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RTA 402
 


New data shows RTA 402 potently blocks NF-kB in cancer cells through inhibition of IKK

BY OUR PHARMA CORRESPONDENT
April 10, 2006

Reata Pharmaceuticals, Inc. published a new paper demonstrating that RTA 402 (also known as CDDO-Me) potently inhibits the activity of nuclear factor kappa-B (NF-kB) activated by tumor necrosis factor (TNF) and other inflammatory agents in a variety of cancer cells. RTA 402 was shown to suppress NF-kB activity by inhibiting the activation of IkB alpha kinase (IKK).

Researchers from the University of Texas M.D. Anderson Cancer Center in their paper published in the March 15, 2006 edition of Clinical Cancer Research, demonstrated that the synthetic triterpenoids being developed by Reata Pharmaceuticals, Inc. potently inhibit activation of NF-kB and suppress the expression of many cancer-associated genes regulated by this transcription factor. NF-kB controls expression of genes involved in regulation of cellular survival, proliferation, differentiation, and inflammation. It has been shown to promote tumor initiation, progression, and resistance to radiation and chemotherapy and is widely recognized as an important target for new anti-cancer therapies.

The study demonstrated that RTA 402 potently inhibited both constitutive and inducible NF-kB in human leukemia cell lines as well as in tissue samples taken from cancer patients. These effects occurred in cells activated by a variety of agents including TNF, interlukin-1 beta, phorbol ester, okadaic acid, hydrogen peroxide, lipopolysaccharide, and cigarette smoke. RTA 402 suppressed the activity of NF-kB by inhibiting activation of the protein IKK. Inhibition of IKK correlated with suppression of NF-kB dependent genes that prevent apoptosis (IAP2, cFLIP, TRAF1, survivin, and bcl- 2), promote proliferation (cyclin D1, COX-2, and c-myc), and promote angiogenesis (VEGF and MMP-9).
The investigators also demonstrated that RTA 402 suppressed NF-kB activation induced by common chemotherapy agents including cisplatin, doxorubicin, and Taxol and that it enhanced the cytotoxic effects of these therapies as well as of TNF. The authors concluded that the proven apoptotic, antiproliferative, anti-angiogenic, and antiinflammatory activities of RTA 402 may be mediated through suppression of NFkB and its gene products.

NF-kB Inhibitors

Inhibitors of NF-kB are believed to hold great promise for treating a variety of diseases including cancer. In rigorous preclinical studies, RTA 402 has been shown to inhibit growth and cause regression of cancerous tumors as a single agent and in combination with radiation and chemotherapy. Remarkably, RTA 402 simultaneously suppresses radiation and chemotherapy-induced toxicities in normal tissues. It caused minimal toxicity in non-human primates when administered orally at very high doses, although it was well absorbed and reached high concentrations in a wide variety of tissues. Reata recently initiated a phase 1 clinical trial of RTA 402 capsules in patients with solid tumors, lymphoma, or myeloma at the University of Texas M.D. Anderson Cancer Center. Initiation efforts are also underway at the Dana-Farber Cancer Institute. This trial will set a safe human dose for RTA 402, and will also provide insights into efficacy and side effects of the drug.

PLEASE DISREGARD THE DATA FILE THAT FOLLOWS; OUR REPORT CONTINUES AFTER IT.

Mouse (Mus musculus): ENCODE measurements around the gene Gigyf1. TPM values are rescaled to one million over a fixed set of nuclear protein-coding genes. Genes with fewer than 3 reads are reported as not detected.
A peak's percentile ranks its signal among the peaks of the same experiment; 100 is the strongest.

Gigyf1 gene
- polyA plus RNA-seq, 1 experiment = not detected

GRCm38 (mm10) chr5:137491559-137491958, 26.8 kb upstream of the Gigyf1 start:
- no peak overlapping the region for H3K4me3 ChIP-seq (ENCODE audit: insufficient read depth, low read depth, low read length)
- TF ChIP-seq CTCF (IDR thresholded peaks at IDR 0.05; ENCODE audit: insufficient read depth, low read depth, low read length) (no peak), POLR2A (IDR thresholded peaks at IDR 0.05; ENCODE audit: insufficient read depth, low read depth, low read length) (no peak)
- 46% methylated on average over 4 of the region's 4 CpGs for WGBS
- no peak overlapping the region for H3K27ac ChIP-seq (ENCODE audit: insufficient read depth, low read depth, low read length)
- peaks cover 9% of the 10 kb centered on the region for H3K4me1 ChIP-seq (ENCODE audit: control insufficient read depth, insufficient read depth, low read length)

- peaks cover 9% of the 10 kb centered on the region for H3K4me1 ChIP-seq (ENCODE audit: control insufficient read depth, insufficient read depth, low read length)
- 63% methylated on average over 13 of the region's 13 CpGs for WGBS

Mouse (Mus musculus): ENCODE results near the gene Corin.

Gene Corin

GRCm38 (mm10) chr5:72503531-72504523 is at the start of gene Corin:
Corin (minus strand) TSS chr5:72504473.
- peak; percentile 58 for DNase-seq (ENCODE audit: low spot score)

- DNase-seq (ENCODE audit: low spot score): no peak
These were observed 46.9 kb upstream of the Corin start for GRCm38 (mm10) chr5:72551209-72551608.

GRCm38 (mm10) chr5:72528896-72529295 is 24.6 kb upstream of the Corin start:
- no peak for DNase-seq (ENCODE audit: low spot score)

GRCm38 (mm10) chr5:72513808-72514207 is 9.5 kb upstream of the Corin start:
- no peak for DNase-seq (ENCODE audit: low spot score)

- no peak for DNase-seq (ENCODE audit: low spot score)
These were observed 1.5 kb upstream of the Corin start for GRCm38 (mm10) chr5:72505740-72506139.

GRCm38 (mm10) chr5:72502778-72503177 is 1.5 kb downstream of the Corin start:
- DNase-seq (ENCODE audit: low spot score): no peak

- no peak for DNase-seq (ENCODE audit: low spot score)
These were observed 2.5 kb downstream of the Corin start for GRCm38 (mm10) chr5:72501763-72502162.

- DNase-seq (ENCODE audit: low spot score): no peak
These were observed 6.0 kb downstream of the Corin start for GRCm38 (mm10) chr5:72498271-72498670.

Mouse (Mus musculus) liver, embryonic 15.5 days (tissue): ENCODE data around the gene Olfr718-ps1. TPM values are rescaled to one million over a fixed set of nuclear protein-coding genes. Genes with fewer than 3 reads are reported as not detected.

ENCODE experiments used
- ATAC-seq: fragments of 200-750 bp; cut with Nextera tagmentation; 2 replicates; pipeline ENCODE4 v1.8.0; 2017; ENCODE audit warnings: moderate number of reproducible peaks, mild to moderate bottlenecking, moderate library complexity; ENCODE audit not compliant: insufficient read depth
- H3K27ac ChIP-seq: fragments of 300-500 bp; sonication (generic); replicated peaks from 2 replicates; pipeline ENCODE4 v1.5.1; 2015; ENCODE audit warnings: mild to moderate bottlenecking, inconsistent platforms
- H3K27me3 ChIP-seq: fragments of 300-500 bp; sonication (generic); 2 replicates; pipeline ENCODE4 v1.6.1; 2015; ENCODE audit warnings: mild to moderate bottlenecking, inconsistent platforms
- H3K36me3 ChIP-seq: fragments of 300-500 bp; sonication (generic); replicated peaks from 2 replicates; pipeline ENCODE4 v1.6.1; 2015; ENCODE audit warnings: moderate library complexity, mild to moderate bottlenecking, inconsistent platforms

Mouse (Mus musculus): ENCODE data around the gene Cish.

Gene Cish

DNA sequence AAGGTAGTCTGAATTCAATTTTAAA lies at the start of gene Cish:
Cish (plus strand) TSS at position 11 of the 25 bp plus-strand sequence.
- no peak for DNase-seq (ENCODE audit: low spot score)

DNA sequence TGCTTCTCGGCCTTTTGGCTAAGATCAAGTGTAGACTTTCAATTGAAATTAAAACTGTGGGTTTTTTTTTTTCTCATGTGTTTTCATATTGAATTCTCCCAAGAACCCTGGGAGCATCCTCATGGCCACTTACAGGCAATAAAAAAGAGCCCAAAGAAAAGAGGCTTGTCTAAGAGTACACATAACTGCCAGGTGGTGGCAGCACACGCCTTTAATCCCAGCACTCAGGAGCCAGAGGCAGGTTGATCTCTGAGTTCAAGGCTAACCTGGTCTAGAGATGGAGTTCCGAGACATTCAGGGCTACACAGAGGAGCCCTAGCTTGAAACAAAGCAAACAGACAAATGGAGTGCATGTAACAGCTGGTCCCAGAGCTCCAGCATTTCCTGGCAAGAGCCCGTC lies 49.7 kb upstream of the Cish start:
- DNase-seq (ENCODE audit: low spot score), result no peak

Reata Pharmaceuticals, Inc. is a biopharmaceutical company focused on developing novel treatments for cancer, inflammation, and neurodegenerative diseases. Founded in 2002, Reata is developing five distinct classes of cancer drugs licensed from leading academic institutions. The company has three drugs in phase 1 clinical development -- RTA 744 for primary brain cancers, RTA 401 for leukemias, and RTA 402 for solid tumors and lymphoid malignancies. Reata is matching its clinical and preclinical drug development programs with a best-of-class drug discovery platform to identify small molecule chaperones that can prevent pathogenic misfolding of p53, SOD, and Tau, proteins involved in cancer and neurodegenerative disease.

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New data shows RTA 402 potently blocks NF-kB in cancer cells through inhibition of IKK

 

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